As I write romantic suspense – a genre that can have as a high a body count as a kiss-count – I sometimes get to play on the shady side of the street. Which is how I came to spend a recent weekend in the company of assorted serial killers, drug dealers, spymasters, global conspirators and all round bad lots, and the lovely people who create them. Yes, this was Crimefest, the Bristol crime writing convention that brings together criminal elements from all walks of life – and the sleuths who pursue them – from the cosy amateur, solving puzzles over tea and scones, to the adventurer on the trail of an ancient artifact with mystic powers, by way of the jaded cop with the bottle of whisky stashed in his desk drawer. It takes all sorts to make a crime wave.
When you attend an event like Crimefest you realize just how many varieties of fictional crime there are – and locations. Scandinavian and American authors are always in demand, but delegates set their mayhem in Africa, Alaska, Italy, the Greek Islands, Iceland, … the Isle of Wight. The on-site bookshop was bursting with titles from all round the globe, with the chance of having them signed by the author in attendance. And it’s not just exotic places, but also a variety of time periods – Roman Britain, the eighteenth century, the roaring twenties …
Panels looked at everything from the North/South divide, to mixing crime and comedy. There were discussions on writing about the cold war and authors who have become overlooked or forgotten, often unjustly. Fans of Dame Agatha squared up to those of Sir Arthur …
And all that was quite apart from the enthusiastic after-hours discussion that went on in the hotel bar.
The convention mixes writers and readers and everyone seemed to be in agreement that the panels this year were better than ever. I certainly enjoyed the ones I attended – even the one I was on. This year’s big coup was the appearance of Mark Gatiss, Steven Moffat and Sue Vertue of TV Sherlock fame – currently filming the third series, working round the availability of two stars who have suddenly become big cinema box office and determinedly ducking all requests to explain exactly how Sherlock is coming back from the dead. It was a fun session, packed with enthusiastic fans – but I have to say that the personal convention high spot for me was the appearance of author Robert Goddard. He’s a great story teller. I’ve been a fan of his complex plotting for years. Fingers crossed that some of that complexity stuff may have rubbed off. I hope so, as there’s nothing I like better than a plot like a corkscrew.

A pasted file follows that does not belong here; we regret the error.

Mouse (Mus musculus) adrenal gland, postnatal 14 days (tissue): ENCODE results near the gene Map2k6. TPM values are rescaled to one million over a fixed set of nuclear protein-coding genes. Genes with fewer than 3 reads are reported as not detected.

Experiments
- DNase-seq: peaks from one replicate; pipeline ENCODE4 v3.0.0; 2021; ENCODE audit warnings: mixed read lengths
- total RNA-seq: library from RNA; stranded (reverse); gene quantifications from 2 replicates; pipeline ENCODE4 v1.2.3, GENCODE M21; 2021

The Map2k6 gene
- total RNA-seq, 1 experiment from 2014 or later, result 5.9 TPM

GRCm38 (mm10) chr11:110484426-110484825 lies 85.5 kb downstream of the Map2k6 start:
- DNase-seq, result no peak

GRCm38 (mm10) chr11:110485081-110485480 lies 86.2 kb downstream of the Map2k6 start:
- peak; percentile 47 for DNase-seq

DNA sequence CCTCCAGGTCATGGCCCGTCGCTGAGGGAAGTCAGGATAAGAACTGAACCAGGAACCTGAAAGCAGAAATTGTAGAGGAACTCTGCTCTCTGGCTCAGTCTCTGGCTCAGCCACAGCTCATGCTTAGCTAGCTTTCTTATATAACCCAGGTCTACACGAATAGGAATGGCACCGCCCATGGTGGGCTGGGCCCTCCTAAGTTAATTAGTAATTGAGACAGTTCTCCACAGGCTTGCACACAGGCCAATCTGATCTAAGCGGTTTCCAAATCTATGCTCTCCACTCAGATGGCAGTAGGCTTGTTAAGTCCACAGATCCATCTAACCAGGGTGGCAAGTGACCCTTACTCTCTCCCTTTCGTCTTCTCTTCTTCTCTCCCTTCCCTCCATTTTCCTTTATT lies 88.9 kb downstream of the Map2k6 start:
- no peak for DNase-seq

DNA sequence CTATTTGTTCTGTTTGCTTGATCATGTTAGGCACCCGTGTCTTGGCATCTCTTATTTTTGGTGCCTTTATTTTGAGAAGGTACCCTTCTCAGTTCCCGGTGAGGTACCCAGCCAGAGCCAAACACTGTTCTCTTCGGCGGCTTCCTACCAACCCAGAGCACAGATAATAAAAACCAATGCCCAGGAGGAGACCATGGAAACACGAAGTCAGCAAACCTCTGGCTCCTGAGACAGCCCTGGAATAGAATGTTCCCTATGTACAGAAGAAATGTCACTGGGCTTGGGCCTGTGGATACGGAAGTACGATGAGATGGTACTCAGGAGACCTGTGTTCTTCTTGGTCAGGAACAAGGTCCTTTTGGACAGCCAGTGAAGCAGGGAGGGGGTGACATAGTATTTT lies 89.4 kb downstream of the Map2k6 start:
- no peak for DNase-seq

It was a criminally enjoyable weekend.
6 thoughts on “Crimefest – A guest report from Evonne Wareham”
Romantic suspense! I wish there was an Amazon sub category for that! First time I’ve ever heard that phrase coined, one of the biggest headaches I’ve had as a writer is knowing how to allocate a category to Gunshot Glitter, I’m not sure that romantic suspense hits the nail on the head but it’s a step closer : ) I would love to attend an event like Crimefest sometime, I hear they’re opening the door to self-publishing writers next year.
Romantic Suspense is a much better known term in the United States than it is in the UK. You’ll probably find out more if you research some American authors. Hope you find what you are looking for.
This is on my list of things I must do – would love to attend CrimeFest so hopefully next year …
Thanks for the post, Evonne.
Hope to see you there next year, Sue. It is a great event if you enjoy all kinds of crime writing. And getting better all the time.
Seeing Robert Goddard speak was the high spot of CrimeFest for me too, Evonne. I’ve been a fan of his for years, but was surprised to discover how few people there had read him. I hope his appearance will put right that situation.
Like you, I’m a long term fan. I think he is a well kept secret – one that deserves to be better known.